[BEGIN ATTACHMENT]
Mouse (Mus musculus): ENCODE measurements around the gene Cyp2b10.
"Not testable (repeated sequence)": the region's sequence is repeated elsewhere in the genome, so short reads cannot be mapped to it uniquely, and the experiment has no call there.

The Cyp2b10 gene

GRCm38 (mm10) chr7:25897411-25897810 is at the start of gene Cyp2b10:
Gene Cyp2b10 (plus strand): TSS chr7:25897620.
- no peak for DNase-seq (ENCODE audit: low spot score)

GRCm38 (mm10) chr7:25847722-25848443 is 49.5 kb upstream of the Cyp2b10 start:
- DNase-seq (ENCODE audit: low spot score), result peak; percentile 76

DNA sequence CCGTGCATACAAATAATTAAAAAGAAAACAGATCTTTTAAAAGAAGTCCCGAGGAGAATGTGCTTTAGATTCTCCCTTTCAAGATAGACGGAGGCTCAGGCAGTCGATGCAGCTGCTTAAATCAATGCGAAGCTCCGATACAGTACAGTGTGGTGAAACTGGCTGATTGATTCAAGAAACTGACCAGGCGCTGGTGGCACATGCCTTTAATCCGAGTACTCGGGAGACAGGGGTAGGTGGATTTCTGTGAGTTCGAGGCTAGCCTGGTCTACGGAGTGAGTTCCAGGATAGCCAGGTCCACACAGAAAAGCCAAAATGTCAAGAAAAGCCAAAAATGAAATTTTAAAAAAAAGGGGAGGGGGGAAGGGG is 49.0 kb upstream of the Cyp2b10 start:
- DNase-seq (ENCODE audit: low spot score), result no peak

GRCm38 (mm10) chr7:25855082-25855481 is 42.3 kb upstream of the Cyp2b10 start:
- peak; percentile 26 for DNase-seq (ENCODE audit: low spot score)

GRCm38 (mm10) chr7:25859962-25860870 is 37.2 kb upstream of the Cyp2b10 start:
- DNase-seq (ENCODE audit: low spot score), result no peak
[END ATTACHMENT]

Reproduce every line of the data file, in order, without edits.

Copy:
Mouse (Mus musculus): ENCODE measurements around the gene Cyp2b10.
"Not testable (repeated sequence)": the region's sequence is repeated elsewhere in the genome, so short reads cannot be mapped to it uniquely, and the experiment has no call there.

The Cyp2b10 gene

GRCm38 (mm10) chr7:25897411-25897810 is at the start of gene Cyp2b10:
Gene Cyp2b10 (plus strand): TSS chr7:25897620.
- no peak for DNase-seq (ENCODE audit: low spot score)

GRCm38 (mm10) chr7:25847722-25848443 is 49.5 kb upstream of the Cyp2b10 start:
- DNase-seq (ENCODE audit: low spot score), result peak; percentile 76

DNA sequence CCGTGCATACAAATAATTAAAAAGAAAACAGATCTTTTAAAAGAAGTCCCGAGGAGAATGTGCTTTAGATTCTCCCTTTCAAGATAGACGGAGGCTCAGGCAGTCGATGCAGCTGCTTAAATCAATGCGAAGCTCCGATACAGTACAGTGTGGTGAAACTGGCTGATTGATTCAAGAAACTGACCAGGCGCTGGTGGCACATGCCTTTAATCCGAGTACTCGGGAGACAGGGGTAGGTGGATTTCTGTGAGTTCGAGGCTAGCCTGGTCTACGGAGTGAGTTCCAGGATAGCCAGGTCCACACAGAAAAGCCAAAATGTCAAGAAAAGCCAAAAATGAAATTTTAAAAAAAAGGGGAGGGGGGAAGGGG is 49.0 kb upstream of the Cyp2b10 start:
- DNase-seq (ENCODE audit: low spot score), result no peak

GRCm38 (mm10) chr7:25855082-25855481 is 42.3 kb upstream of the Cyp2b10 start:
- peak; percentile 26 for DNase-seq (ENCODE audit: low spot score)

GRCm38 (mm10) chr7:25859962-25860870 is 37.2 kb upstream of the Cyp2b10 start:
- DNase-seq (ENCODE audit: low spot score), result no peak